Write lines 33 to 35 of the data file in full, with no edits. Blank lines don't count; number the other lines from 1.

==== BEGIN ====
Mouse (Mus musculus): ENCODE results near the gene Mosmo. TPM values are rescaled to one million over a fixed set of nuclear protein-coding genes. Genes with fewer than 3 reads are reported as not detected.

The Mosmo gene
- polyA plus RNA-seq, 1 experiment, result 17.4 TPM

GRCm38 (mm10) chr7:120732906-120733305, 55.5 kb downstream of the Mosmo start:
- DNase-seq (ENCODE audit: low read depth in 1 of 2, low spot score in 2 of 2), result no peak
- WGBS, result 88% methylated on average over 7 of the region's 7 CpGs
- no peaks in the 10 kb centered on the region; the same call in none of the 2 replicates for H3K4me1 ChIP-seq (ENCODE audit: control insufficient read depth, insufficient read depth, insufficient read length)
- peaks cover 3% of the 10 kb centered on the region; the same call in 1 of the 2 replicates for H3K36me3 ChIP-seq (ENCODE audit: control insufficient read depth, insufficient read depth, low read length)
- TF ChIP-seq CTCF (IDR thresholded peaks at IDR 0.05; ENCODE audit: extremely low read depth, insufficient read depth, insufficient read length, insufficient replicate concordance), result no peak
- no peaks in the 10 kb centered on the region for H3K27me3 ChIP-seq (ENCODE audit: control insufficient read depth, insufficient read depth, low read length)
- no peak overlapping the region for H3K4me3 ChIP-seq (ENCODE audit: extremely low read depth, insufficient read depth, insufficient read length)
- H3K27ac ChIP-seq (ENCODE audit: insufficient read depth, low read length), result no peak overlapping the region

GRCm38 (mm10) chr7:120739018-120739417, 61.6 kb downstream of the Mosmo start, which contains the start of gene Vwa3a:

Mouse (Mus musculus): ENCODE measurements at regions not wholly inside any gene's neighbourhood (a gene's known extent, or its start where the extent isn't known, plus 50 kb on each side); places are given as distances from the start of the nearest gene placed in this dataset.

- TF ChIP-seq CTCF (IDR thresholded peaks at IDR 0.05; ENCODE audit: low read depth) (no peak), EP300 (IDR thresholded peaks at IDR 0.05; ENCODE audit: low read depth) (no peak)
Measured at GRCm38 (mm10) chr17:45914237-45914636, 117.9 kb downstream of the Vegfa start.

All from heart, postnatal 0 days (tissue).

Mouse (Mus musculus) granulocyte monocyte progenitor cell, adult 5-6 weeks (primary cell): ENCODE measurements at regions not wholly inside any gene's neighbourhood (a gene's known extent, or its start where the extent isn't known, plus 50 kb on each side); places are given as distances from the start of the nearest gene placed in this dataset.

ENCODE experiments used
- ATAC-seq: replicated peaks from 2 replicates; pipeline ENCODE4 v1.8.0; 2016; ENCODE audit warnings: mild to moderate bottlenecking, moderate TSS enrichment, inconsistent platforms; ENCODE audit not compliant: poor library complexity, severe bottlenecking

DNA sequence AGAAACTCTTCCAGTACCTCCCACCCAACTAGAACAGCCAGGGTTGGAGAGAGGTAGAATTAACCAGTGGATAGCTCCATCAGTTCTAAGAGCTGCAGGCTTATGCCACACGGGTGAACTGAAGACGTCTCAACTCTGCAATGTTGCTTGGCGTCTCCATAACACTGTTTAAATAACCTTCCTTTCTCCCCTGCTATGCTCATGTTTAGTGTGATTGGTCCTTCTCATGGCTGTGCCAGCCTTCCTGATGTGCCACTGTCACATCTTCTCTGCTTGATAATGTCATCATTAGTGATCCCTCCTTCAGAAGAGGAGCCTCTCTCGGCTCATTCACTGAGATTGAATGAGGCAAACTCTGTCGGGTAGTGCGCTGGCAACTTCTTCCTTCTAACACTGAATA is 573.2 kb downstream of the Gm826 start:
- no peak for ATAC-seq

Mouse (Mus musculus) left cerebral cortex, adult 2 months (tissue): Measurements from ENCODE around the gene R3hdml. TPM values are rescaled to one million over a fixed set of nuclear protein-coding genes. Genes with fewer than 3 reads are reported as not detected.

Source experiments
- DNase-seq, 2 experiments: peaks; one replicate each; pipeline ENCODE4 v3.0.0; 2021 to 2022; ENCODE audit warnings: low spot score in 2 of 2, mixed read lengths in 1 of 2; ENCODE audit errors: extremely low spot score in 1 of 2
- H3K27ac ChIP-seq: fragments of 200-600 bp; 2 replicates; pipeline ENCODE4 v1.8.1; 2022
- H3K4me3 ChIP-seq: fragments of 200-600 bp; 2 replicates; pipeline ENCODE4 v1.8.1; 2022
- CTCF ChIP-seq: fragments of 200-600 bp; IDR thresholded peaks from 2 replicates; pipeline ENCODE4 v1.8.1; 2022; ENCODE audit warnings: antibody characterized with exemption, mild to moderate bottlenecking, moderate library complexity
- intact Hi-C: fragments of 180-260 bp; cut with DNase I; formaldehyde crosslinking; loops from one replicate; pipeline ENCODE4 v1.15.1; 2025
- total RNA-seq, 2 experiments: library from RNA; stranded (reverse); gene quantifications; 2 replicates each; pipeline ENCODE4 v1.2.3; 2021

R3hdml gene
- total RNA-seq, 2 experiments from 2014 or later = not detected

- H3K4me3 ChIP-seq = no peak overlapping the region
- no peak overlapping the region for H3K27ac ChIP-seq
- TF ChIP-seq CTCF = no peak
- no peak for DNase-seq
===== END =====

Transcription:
- H3K4me3 ChIP-seq = no peak overlapping the region
- no peak overlapping the region for H3K27ac ChIP-seq
- TF ChIP-seq CTCF = no peak